There are many ways to communicate, and arguably one of the oldest is play. Before “Fortnite,” “Minecraft,” “Myst,” “Tetris” and “Pong” there were backyard baseball diamonds, chessboards and hopscotch tiles etched or placed on the ground.
To be human is to play.
As many of us transition to a life of social distancing, the bonding power of play will only become more important. And for many, play is already a powerful way to connect. Consider that “Fortnite” is as much a social media platform for friends and marketing events as it is a competitive game. And the way in which we share creations in a “Super Mario Maker” or a “Minecraft” is a sort of personalized digital postcard that we’re unleashing to the world.
So at a time where meeting “IRL” is heavily discouraged, virtual play dates can become our salvation when it comes to socialization. No wonder so many are eagerly awaiting the arrival of Nintendo’s “Animal Crossing: New Horizons” this week. While some may opt for old-fashioned board game nights, many of which can pair well across distances with a little effort, trust and a video-conferencing app, this also may be a good time to discover — or rediscover — a medium that is shaping modern entertainment.
And while most people have at least heard about “Fortnite,” not everyone is a game player and able to jump into the deep end of that popular arena. So for those on the prowl for a game that’s social, friendly and doesn’t require much prior experience with the medium, here are a few of the relatively simple and inviting ways to interact via play. And if none of the below strike your fancy, don’t forget about the joys of “Mario Kart,” which is now available for mobile phones.
“Kind Words (lo fi chill beats to write to).”
First, a game that may, for some, stretch the very definition of a game. Fears of contracting the novel coronavirus — or worries that a loved one might — can be anxiety-inducing, to say the least. Couple that with a lack of socializing, and many of us may need some self care, the kind that passive entertainment can’t necessarily provide.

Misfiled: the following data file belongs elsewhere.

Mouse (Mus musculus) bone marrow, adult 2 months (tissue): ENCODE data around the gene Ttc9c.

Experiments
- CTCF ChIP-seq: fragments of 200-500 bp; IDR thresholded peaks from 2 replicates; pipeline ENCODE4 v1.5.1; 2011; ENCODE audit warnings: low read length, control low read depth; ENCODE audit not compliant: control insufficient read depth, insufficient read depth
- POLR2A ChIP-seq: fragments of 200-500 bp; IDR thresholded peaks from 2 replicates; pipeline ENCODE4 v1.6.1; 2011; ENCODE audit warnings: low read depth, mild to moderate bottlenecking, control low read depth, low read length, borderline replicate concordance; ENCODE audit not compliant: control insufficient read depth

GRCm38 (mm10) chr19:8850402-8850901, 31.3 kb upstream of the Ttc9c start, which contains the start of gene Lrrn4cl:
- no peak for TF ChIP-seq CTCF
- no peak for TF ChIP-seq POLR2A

Enter “Kind Words.” First, “Kind Words” is in no way a substitute for seeking help related to mental health, but it can be a comforting platform, a way to connect anonymously with a community largely intent on providing an ear to someone who needs it. Just boot up the game, available for home computers, write out a concern and wait for the responses. Or instead offer words of encouragement to others. Along the way you’ll collect virtual stickers to help you decorate your digital space.
Already, coronavirus is having an impact on the game’s community; among the posts seen this weekend were those expressing fear of eventually returning to school — “it’s dangerous to go out” — as well as those from people who suddenly got laid off.
You probably won’t be making friends in “Butter Royale” — although you can team up with your pals — but one thing games excel at is pure nonsensical ridiculousness. Games, thankfully, still have a sense of juvenilia that other more brand-focused mediums can’t always get away with. Think of “Butter Royale” as a streamlined take on the battle royale craze made popular by “PUBG,” “Fortnite” and “Apex Legends,” among others.
If you’re new to the genre, expect to lose. But hey, if you’re going to get destroyed in a battle with strangers, best to get hit with virtual hot dogs rather than bullets.
Out now for Apple Arcade, the tech company’s subscription service for mobile games that is home to a number of fetching multiplayer titles, “Butter Royale” is essentially an absurd food fight set among city blocks with easy-to-grasp touch controls. While officials right now are discouraging us from non-essential travel to cities such as San Francisco, in “Butter Royale” we can fling weaponized baguettes at strangers in “San Francheesco.” From Singapore-based Mighty Bear Games, “Butter Royale” is family-friendly, each match is over in a minute or two, and overall the game is stripped of the stress you’ll find in more violent takes on the genre.
So go drench some randoms in condiments.